Field trips help students and academics explore the environments they study – but some suffer mental health difficulties when out on excursions.
Though field work is often seen as the highlight of studying or working in natural and earth sciences, the reality can be quite different.
The romantic notion of the hardy geologist - one who embraces the elements for months on end and loves the outdoors - can harm individuals who don’t fall under the stereotype Dr Cédric John Department of Earth Science & Engineering
Dr Cédric John, from Imperial College London’s Department of Earth Science & Engineering, is a geologist and mental health champion for his department.
In a Nature Geoscience comment piece written with Saira Khan from City University London, he identifies some major obstacles to mental wellbeing on trips, and how they might be overcome.
Caroline Brogan caught up with him to find out more.
Why might field work negatively impact someone’s mental health?
The romantic notion of the hardy geologist - one who embraces the elements for months on end and loves the outdoors - can harm individuals who don’t fall under the stereotype. It’s a great example of big expectations causing harm when the reality falls short.
In addition, working in the field can involve long periods in extreme
temperatures, isolation from family and friends, and culture shock. Participants also spend day and night in close quarters with one group of people – so fostering good working relationships within these teams is key.
The main obstacles to mental wellbeing in the field, as identified in our Nature Geoscience piece, are the harshness of the environment itself, the quality of leadership, fear of not achieving or of not being good enough (‘impostor syndrome’), and the quality of group dynamics.
How can excursion leaders help improve participants’ wellbeing?
Leaders in field work-oriented fields should realise that not everyone will enjoy field trips. To prevent harm and improve wellbeing, we recommend that leaders and trip goers:
- Recognise the stress that excursions can have on participants, even if they themselves feel differently.
- Receive training in mental health to help them take preventative steps, notice warning signs, intervene in a crisis, and foster non-judgemental attitudes towards those who struggle.
- Foster a culture of tolerance and inclusivity during field activities, perhaps including being trained in handling conflict, bullying, and other hostile situations.
- Help participants to regularly access their usual support system at home - for example planning stayovers at hotels with internet or phone access.
- Keep the length of field activities to a reasonable number of hours per day.
- Ensure opportunities for privacy and ‘down time’ in the evenings.
- Model healthy behaviours by openly sharing their own challenges and tips on how they overcome them.
Why is good mental health in the field so important?
Mental health issues are common: One in three people will experience a mental health problem in any given year, and nine in ten of those experience stigma and discrimination. These figures are for people in their usual environment, with their usual support systems.
"With careful planning and training, the academic community can take major steps towards supporting the mental health and wellness of field trip participants at all career stages."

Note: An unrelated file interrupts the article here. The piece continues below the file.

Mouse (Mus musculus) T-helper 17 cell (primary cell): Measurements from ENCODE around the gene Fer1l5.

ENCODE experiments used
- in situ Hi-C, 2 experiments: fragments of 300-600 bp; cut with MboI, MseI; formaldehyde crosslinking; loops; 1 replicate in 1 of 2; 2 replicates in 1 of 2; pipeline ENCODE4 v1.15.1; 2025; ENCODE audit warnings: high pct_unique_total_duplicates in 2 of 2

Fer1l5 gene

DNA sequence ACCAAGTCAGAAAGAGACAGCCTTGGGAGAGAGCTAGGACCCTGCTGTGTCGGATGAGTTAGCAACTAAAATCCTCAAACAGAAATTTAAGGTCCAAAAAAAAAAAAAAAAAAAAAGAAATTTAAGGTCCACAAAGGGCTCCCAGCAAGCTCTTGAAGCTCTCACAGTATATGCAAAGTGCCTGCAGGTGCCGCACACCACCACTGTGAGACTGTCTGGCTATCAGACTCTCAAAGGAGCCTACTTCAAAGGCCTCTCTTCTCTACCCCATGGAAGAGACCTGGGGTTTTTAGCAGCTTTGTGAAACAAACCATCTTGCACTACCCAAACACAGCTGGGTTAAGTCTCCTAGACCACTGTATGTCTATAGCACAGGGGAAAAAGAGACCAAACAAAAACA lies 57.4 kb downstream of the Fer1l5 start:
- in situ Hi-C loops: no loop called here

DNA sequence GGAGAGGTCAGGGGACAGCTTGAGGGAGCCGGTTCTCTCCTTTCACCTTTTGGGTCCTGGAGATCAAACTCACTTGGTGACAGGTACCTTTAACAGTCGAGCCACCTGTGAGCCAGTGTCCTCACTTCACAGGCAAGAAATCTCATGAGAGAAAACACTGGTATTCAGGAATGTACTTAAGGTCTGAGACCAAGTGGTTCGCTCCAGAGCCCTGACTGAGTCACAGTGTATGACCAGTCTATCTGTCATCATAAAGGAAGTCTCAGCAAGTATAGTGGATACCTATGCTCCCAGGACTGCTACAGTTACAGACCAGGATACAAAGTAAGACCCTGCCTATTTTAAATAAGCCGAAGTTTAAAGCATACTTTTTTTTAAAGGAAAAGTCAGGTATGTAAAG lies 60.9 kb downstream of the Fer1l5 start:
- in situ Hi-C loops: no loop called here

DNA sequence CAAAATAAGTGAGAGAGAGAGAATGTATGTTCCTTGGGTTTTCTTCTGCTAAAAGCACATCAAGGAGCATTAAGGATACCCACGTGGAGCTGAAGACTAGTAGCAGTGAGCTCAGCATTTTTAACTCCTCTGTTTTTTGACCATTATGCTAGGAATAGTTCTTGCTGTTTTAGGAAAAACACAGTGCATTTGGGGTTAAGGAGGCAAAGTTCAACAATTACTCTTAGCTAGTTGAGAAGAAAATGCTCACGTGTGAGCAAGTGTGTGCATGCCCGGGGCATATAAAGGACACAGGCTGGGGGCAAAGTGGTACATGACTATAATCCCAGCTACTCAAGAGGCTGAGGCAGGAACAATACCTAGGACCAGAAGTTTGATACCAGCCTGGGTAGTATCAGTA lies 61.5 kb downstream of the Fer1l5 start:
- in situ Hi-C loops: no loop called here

Poor mental health can negatively affect a person’s social, academic, and professional life. Improving mental health on campus is thus a major focus of universities, with several initiatives currently ongoing at Imperial such as Mental Health First Aid training.
However, while we promote good mental health on campus, I fear we are neglecting those who travel away from the campus comfort zone, where normal help is less accessible.
Describe some issues you’ve seen in your own field work.
I teach and conduct research in the field, mostly in North America and the Middle East.
I’ve found stress to be the underlying factor in most cases. It has led to conflict and marginalisation of students. Often, the desert locations we work in play a role, as they are harsh environments. Many times, the stress of the location and being far from home has exacerbated underlying issues like anxiety and depression.
I believe being able to discuss issues openly and honestly can help to stop them building up, which is why mental health training and fostering good relationships and open communication is so important.
Is there anything else you’d like to add?
Students benefit from getting hands-on experience of the environment they’re studying, and trips often play a defining role in their professional, and even personal, development.
Like any type of work, the excursions can be stressful – but stress is not always negative. If stress and other potential threats to wellbeing are handled well, then field work can be a positive experience for many students.
With careful planning and training, the academic community can take major steps towards supporting the mental health and wellness of field trip participants at all career stages.
“Mental health in the field” by Cédric Michaël John and Saira Bano Khan, published 31 August 2018 in Nature Geoscience.
For more information on accessing mental health support see the NHS website.
For more information on mental health support at Imperial see the Health and Wellbeing website.
Main image: Dr Cédric John
Image 2: Shutterstock/Paul Vinten
Image 3: Dr Cédric John
Article text (excluding photos or graphics) © Imperial College London.
Photos and graphics subject to third party copyright used with permission or © Imperial College London.
Tel: +44 (0)20 7594 3415
Show all stories by this author
Leave a comment
Your comment may be published, displaying your name as you provide it, unless you request otherwise. Your contact details will never be published.
Comments are loading...